BUY ARIMIDEX ONLINE
1. What Arimidex is and what it is used for
Arimidex contains a substance called anastrozole. This belongs to a group of medicines called ‘aromatase inhibitors’. Arimidex is used to treat breast cancer in women who have gone through the menopause.
Arimidex works by cutting down the amount of the hormone called estrogen that your body makes. It does this by blocking a natural substance (an enzyme) in your body called ‘aromatase’.
2. What you need to know before you take Arimidex
Do not take Arimidex
- if you are allergic to anastrozole or any of the other ingredients of this medicine (listed in section 6).
- if you are pregnant or breast-feeding (see the section called ‘Pregnancy and breast-feeding’).
Do not take Arimidex if any of the above apply to you. If you are not sure, talk to your doctor or pharmacist before taking Arimidex.
Warnings and precautions
Talk to your doctor, or pharmacist or nurse before taking Arimidex
- if you still have menstrual periods and have not yet gone through the menopause.
- if you are taking a medicine that contains tamoxifen or medicines that contain estrogen (see the section called ‘Other medicines and Arimidex’).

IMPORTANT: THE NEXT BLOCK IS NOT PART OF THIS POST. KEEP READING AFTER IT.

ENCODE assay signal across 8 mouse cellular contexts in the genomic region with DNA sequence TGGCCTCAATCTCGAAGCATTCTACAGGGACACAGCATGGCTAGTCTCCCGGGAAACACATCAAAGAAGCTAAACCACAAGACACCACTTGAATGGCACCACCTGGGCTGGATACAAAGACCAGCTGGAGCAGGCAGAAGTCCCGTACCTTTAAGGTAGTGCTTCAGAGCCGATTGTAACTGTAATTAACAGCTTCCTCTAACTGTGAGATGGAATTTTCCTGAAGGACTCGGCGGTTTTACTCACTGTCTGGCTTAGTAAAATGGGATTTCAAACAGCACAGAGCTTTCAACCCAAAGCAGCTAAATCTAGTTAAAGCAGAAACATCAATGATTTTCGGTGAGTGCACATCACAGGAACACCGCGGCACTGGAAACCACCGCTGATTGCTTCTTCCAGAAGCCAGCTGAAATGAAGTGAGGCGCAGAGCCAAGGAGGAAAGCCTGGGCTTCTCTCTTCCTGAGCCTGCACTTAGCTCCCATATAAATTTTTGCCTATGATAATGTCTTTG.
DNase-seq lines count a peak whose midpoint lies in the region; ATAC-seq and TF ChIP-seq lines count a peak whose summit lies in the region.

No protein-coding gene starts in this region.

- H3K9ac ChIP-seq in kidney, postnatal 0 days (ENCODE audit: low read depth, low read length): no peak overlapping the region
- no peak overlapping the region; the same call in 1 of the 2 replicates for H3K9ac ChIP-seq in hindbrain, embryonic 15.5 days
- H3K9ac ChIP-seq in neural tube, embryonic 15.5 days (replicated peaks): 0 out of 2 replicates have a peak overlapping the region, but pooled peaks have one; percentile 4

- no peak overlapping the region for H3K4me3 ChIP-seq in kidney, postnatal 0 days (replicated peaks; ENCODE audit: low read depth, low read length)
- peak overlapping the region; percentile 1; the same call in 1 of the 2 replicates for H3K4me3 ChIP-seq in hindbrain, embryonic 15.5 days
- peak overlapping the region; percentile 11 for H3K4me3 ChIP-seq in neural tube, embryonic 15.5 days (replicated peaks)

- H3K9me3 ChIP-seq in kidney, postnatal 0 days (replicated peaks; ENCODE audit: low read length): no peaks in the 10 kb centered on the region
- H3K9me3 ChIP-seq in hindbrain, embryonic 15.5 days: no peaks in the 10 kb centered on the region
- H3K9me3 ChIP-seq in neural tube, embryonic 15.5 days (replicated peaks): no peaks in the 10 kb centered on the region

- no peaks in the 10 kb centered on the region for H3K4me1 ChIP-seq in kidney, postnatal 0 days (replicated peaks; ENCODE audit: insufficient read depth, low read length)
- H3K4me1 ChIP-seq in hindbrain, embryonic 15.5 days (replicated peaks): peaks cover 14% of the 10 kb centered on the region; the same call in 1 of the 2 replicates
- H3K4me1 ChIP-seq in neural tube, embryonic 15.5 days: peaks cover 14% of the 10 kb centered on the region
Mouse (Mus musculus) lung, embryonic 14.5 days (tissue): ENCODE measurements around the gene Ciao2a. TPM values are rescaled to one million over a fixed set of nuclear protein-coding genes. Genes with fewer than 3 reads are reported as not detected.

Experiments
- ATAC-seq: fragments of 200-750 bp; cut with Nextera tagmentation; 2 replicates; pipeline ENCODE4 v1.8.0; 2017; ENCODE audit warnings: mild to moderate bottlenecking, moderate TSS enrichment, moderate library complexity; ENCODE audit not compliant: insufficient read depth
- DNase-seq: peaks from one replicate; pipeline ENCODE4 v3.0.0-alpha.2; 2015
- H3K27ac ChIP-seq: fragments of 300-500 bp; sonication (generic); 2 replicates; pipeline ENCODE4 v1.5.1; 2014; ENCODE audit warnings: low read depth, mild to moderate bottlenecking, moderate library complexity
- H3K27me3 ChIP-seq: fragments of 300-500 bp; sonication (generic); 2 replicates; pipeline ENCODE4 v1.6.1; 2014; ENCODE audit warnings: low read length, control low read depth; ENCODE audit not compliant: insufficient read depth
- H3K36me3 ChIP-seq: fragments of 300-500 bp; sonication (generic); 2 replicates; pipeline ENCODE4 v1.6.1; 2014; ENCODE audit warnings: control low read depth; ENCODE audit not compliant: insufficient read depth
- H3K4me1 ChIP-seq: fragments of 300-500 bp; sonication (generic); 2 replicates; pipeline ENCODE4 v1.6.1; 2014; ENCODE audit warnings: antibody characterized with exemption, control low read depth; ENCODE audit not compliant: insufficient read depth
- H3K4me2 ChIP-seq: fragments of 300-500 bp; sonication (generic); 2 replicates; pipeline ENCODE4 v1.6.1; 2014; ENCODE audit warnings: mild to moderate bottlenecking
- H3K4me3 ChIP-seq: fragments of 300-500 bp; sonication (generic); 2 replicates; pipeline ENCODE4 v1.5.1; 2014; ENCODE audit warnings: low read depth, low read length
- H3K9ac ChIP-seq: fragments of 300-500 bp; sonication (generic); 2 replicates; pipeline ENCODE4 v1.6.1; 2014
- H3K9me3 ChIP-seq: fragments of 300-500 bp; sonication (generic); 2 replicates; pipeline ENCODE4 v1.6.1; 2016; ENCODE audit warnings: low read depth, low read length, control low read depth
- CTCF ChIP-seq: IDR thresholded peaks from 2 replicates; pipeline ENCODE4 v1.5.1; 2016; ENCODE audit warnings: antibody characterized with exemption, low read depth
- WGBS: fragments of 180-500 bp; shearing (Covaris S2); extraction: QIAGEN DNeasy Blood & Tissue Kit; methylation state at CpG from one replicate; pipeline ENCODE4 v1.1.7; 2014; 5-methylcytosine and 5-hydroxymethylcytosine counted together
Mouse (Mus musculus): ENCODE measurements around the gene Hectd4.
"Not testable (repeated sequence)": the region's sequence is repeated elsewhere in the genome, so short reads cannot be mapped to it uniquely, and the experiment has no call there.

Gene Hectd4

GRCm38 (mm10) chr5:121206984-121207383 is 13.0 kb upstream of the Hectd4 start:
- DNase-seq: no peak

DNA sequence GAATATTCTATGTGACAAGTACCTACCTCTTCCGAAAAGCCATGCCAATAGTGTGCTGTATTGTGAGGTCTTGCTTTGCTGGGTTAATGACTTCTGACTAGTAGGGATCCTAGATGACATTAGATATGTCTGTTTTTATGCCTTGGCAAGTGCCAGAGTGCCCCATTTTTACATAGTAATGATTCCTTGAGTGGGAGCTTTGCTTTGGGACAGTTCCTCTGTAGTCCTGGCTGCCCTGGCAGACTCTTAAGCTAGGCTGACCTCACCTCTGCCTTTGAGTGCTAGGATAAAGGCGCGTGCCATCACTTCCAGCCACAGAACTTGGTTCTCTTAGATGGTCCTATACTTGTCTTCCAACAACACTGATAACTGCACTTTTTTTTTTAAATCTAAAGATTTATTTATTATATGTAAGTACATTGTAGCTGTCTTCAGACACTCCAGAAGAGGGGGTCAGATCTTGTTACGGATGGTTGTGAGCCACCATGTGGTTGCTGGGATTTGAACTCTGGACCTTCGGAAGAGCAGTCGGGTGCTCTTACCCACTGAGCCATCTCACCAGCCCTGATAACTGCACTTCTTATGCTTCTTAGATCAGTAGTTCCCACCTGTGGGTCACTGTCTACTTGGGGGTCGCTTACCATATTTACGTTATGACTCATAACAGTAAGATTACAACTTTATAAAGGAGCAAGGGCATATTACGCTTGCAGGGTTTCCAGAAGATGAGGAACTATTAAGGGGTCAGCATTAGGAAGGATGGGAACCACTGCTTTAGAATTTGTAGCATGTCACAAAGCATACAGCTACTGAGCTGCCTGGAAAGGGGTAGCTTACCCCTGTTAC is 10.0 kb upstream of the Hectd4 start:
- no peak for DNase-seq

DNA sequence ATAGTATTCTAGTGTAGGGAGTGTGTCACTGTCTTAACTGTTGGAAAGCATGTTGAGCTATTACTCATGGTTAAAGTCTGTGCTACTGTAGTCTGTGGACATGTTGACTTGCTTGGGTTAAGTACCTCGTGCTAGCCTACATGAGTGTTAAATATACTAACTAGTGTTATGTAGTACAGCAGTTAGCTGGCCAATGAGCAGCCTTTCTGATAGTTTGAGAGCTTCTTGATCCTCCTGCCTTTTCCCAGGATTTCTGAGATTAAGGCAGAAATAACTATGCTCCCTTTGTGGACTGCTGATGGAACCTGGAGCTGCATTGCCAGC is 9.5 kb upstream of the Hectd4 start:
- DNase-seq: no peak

- if you have ever had a condition that affects the strength of your bones (osteoporosis).
- if you have problems with your liver or kidneys.
If you are not sure if any of the above applies to you, talk to your doctor or pharmacist before taking Arimidex.
If you go into the hospital, let the medical staff know you are taking Arimidex.
Other medicines and Arimidex
Tell your doctor or pharmacist if you are taking or have recently taken any other medicines. This includes medicines that you buy without a prescription and herbal medicines. This is because Arimidex can affect the way some medicines work and some medicines can have an effect on Arimidex.
Do not take Arimidex if you are already taking any of the following medicines:
- Certain medicines used to treat breast cancer (selective estrogen receptor modulators), e.g. medicines that contain tamoxifen. This is because these medicines may stop Arimidex from working properly.
- Medicines that contain estrogen, such as hormone replacement therapy (HRT).
If this applies to you, ask your doctor or pharmacist for advice.
Tell your doctor or pharmacist if you are taking the following:
- A medicine known as an ‘LHRH analogue’. This includes gonadorelin, buserelin, goserelin, leuprorelin and triptorelin. These medicines are used to treat breast cancer, certain female health (gynaecological) conditions, and infertility.
Pregnancy and breast-feeding
Do not take Arimidex if you are pregnant or breast-feeding. Stop Arimidex if you become pregnant and talk to your doctor.
Ask your doctor or pharmacist for advice before taking any medicine.
Driving and using machines
Arimidex is not likely to affect your ability to drive or use any tools or machines. However, some people may occasionally feel weak or sleepy while taking Arimidex. If this happens to you, ask your doctor or pharmacist for advice.